Doctor Who: "Space Babies" and "The Devil's Chord" kick off Ncuti Gatwa's tenure with a bang

Thanks to showrunner Russell T Davies, new Doctor Ncuti Gatwa, and new companion Millie Gibson, the latest reboot of Doctor Who is epic!
Doctor Who. Credit: BBC Studios
Doctor Who. Credit: BBC Studios /

I've said it before and I'll say it again: casting Ncuti Gatwa as the next Doctor has been one of the best decisions Doctor Who has made since David Tennant was hired in the lead role. And the first two episodes of his very first season are proof of that.

In Episodes 1 and 2, "Space Babies" and "The Devil's Chord," we not only see how perfect Gatwa is for this role, but how effortlessly he and Millie Gibson, as his companion Ruby Sunday, bring fun new life to the Doctor/companion dynamic. They truly remind me of the joy I used to feel watching David Tennant and Catherine Tate.

What makes this duo work so well? And why are they are so appealing? Well, first, we have to give credit to the casting department, and second to Russell T Davies, who is back as showrunner for the first time since Tennant vacated his seat as the Doctor in 2010.

The formula of Davies, Gatwa, and Gibson is bringing forth a fabulous era of Doctor Who, and if you don't believe me, simply watch the first two episodes of this season. You will not be disappointed. Check out our reviews of "Space Babies" and "The Devil's Chord" below, and beware MAJOR spoilers below!

Snot, space babies, and Ruby Sunday's first go-around on the TARDIS

The first episode of the two-episode season premiere gives us a quick intro back into the world of Doctor Who as the Doctor explains who or what he is to Ruby and quickly whisks her away on timey-wimey adventures. I appreciate that no time was wasted trying to give background. We all know the basics, and while the new companion doesn't, playing to the audience here is smart.

Very quickly, Ruby realizes that the Doctor's capacity to travel across time and space is not a lie, and that she can truly head off to any corner of the universe she wants to. I love the curiosity of new companions, and I thought Gibson did such a great job here.

After making a quick pitstop in the prehistoric era, Ruby rambles off a five-digit year, and soon the Doctor and Ruby find themselves thousands of years in the future...with a bunch of talking space babies and a Bogeyman.

It is clear from the get-go in the dialogue that Davies is not holding back. As the Doctor and Ruby try to work through the chaos of space babies and their Nan-E (hi, Bridgerton's Golda Rosheuvel), we get a solid helping of social commentary. From mention of refugees seeking asylum to the United States' stance on abortion, Doctor Who addresses it all. Furthermore, the Doctor identifies the fall of Gallifrey as a genocide. For an episode revolving around a bunch of infants, "Space Babies" packs a punch, and does it unapologetically.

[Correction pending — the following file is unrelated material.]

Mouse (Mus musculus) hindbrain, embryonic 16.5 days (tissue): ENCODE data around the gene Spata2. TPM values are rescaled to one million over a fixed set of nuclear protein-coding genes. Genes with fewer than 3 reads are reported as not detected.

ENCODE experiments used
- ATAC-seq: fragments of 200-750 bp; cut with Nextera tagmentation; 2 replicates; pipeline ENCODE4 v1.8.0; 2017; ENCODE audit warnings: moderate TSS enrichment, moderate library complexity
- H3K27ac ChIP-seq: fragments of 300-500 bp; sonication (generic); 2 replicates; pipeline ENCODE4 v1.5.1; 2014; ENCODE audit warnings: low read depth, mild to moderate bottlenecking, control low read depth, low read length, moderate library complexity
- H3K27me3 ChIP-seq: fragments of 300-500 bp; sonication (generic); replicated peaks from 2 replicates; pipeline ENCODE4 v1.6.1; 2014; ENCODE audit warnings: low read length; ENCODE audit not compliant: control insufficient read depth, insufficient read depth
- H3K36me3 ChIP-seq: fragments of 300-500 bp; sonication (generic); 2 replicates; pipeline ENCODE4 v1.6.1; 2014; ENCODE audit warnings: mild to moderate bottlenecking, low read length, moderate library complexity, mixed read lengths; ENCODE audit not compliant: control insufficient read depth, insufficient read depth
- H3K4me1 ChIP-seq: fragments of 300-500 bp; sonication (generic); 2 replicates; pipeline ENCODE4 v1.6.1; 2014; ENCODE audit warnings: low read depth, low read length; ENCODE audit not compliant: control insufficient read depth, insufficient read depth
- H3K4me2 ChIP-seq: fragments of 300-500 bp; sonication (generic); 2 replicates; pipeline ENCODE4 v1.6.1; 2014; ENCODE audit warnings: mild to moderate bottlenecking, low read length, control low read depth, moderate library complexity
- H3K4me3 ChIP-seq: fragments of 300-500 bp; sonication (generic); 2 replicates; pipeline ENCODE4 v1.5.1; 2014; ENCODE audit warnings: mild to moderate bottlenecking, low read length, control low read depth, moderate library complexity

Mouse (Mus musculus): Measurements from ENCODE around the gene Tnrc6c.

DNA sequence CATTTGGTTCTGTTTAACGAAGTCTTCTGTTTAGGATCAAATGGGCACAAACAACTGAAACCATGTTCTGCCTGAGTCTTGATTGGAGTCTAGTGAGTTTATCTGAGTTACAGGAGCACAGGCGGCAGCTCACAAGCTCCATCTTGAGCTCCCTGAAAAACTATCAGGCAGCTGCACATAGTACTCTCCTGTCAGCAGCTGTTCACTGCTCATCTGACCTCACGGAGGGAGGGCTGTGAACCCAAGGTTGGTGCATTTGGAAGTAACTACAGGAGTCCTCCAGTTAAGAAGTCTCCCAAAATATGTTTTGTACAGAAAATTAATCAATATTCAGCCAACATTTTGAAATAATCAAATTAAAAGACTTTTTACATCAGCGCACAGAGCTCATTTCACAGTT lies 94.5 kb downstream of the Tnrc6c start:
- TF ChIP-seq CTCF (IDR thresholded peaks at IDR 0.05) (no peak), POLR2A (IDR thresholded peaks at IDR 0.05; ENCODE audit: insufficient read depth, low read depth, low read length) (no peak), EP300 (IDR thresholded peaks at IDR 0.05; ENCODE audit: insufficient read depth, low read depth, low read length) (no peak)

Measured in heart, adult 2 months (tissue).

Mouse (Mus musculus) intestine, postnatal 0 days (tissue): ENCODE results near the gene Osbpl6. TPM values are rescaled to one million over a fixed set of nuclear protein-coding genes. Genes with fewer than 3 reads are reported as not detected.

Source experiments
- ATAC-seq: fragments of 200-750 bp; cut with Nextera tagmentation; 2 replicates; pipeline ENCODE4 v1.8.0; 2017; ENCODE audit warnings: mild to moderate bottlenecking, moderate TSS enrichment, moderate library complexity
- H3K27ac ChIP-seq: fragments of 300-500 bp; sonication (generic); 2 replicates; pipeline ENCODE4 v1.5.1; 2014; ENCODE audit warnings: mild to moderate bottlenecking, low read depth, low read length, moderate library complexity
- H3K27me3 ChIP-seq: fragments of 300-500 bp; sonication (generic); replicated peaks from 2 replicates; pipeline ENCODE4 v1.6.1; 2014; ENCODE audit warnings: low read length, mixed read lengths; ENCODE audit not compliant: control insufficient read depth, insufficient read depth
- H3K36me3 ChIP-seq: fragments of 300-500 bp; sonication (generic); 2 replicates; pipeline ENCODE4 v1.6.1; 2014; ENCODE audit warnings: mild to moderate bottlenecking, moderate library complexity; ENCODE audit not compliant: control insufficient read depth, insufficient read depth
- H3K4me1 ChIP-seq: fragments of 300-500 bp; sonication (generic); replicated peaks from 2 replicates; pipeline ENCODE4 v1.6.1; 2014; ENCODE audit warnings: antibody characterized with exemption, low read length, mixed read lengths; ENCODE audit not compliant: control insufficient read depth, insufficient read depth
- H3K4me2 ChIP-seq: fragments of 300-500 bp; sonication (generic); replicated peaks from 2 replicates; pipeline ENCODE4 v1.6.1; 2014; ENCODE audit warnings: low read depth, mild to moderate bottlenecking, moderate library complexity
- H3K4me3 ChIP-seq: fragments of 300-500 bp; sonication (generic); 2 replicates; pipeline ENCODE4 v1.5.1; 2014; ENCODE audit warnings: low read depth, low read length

At the heart of this episode is the idea that these space babies were left behind on a space station because of monetary reasons, and because whoever left them behind was operating from a pro-life stance. Not to mention, the Bogeyman of the episode was created because of the babies' snot. It's all very bizarre, and so perfect for a Doctor Who episode.

In the end, the Doctor figures it all out and brings peace to the baby space station. He takes them to a planet where they live and thrive safely. I love everything about the episode. It was a great step into the world that Gatwa is going to create in his Doctor Who era.

The Beatles, Maestro, and a world without music

Okay, this second episode was even better than "Space Babies." It took us to the 1960s, gave us the Beatles, and gave us a new villain by the name of Maestro. A world without music sounds awful, but that's what at risk in "The Devil's Chord."

The Maestro (Jinkx Monsoon) is introduced as a music-sucking villain who removes the love and joy that music brings to the world. And because of the powers the Maestro possesses, the Beatles essentially aren't the Beatles anymore. Instead, they sing basic songs with no meaning or vigor. It's a grim reality that the Doctor has to do something about. After much fear and hesitation, he does just that, with Ruby's help.

There are many aspects of this episode that stood out to me, but I have to say one of the top moments was when the audio completely cuts out because the Doctor is trying to fool the Maestro by silencing the world around them. There is something so eerie and creepy about that scene, and it was done so perfectly. And then there's the Maestro's sneaky appearances through the pianos; subtle taps are a jarring reminder that the villain is lurking nearby. Chills I tell you, chills!

It is truly an action-packed episode that alludes to something bigger yet to come. I don't know if anyone else will agree with this, but the mention of the Doctor's granddaughter makes me wonder...will we see Amy or Rory Pond sometime this season? Is it possible? Could it really be?

I cannot wait to find out as this amazing season continues next week!

Next. Ncuti Gatwa is "sticking around for a while" on Doctor Who. The Fifteenth Doctor does not have any immediate plans to leave the series.. dark

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